Stahle’s art is an expression of inner journeys, using the outside world to represent what’s happening internally. Her background in philosophy informs her work as a celebration of the cerebral and aesthetic.
“I’m an explorer,” she says. “That’s where I get my passion. I’ve always been a curious a person and I get my joy from experimenting. I’m both a thinker and a doer, and I like having a good balance between the two.”
Stahle’s most recent painting is a woman standing in a bleak winter scene with her back turned to the viewer draped in a red Hudson’s Bay blanket. Stahle explains that it’s about an inner journey.
“I’m trying to express the essence of just being,” she says. “I wanted to convey that while on the outside there is quiet stillness and solitude, under the snow things are changing and growing. Someone might find it lonely if they’re lonely, I suppose, and that’s valid. Art is about letting people have the experience they’re meant to have, even if it’s not what was intended.”
Stahle’s path as an artist and philosopher involves navigating the tension between the muse of infinity and the limitations of earthly physical reality.
“We need the freedom to play and explore, but we also need rules to make it all manageable,” she says. “There are only so many hours in a day, so you have to figure out what’s most important. For me, it’s art, because if I can’t express myself creatively, I wouldn’t have a reason to exist.”
Foremost in Stahle’s mind is an ambitious project many years in the making called Leonard Cohen’s Table. Stahle feels that it will be her masterpiece, and it holds a special connection to her friend Mendelson Joe, who passed away in February of 2023. The piece began in 2012 as a large piece with three paintings in one depicting a narrative of Leonard Cohen’s life and songs.
“Joe took special interest in the piece and was very much looking forward to seeing it when it was finished,” says Stahle. “But I got really busy teaching at the time and I put it aside. It was so large it had to go into storage, which made it difficult to work on. I went back to it a couple years ago and then something else happened and I put it away again. I finally cut it out of the frame and rolled it up so I could do it as a drawing instead. I kept talking to Joe about it over the years but I never got it finished before he passed away. Now I plan to break it down into separate pieces and present them as framed place settings at Leonard Cohen’s table, hence the title. I’m determined to finish it now, in Joe’s memory.”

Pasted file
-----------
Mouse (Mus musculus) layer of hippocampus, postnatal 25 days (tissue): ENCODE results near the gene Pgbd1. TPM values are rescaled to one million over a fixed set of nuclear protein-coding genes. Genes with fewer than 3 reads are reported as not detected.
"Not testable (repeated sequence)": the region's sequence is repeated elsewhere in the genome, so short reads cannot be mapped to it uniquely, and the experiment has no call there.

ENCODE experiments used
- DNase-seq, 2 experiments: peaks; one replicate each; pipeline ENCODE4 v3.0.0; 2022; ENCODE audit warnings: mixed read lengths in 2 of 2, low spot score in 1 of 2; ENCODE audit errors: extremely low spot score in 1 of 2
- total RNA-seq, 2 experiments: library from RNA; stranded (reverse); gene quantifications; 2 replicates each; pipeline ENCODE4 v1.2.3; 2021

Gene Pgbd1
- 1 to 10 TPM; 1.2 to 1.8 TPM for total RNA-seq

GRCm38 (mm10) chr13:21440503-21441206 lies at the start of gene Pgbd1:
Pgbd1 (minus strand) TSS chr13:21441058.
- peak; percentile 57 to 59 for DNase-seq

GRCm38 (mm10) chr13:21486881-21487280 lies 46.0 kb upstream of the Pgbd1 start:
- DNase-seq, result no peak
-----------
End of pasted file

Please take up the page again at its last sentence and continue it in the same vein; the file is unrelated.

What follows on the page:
Stahle is also working on her new Ancestor Series, an idea that came from a collection of old family photos. “I inherited my grandmother’s life story that she’d written out,” Stahle explains. “And I took photos of every page to do drawings of them and add some texture with tradigital substrates.”
Stahle’s work has also been used for album covers of local musicians Sean Cotton, Douglas McLean and Andy McClelland. “I’d like to do more of those,” she says. “It’s nice to do something a little different every now and then and I’ve got tons of ideas.”
Stahle also often thinks about illustrations for another book she’d like to write, as writing is yet another medium she likes to explore. An anthology of her poems, each with a corresponding piece of artwork, has been published in a collection called A Woman’s Book of Hours.
Stahle is currently completing pieces for an exhibition with four other artists called Out of the Woods at the Algonquin Park Visitors Centre. It was a long-standing tradition for Stahle, Brenda Wainman Goulet, Kate Santos, Elizabeth Siegfried and Jane Gray to do shows under the name ‘Pentad,’ which means a group of five. Since Wainman Goulet and Santos passed away, Elizabeth Johnson and Karen Gray have filled the space to re-capture the spirit of five female artists joining forces.
As for teaching, Stahle doesn’t have any concrete plans to continue, even though she enjoys it.
“It’s a lot of work, and it takes a lot of time and preparation that I’d rather be putting into my own projects,” she explains. “But teaching is very inspiring, and it’s the best way to learn. I gave my students freedom to paint or draw whatever they wanted to practice the techniques, rather than asking them all to paint the same thing. I loved how often they asked questions that I didn’t know the answers to, so I would have to investigate. I was always learning, and learning is the key to growth.”
Whether she’s teaching or not, it’s clear that Stahle will continue to explore, to play and to create in all aspects of her life and her art.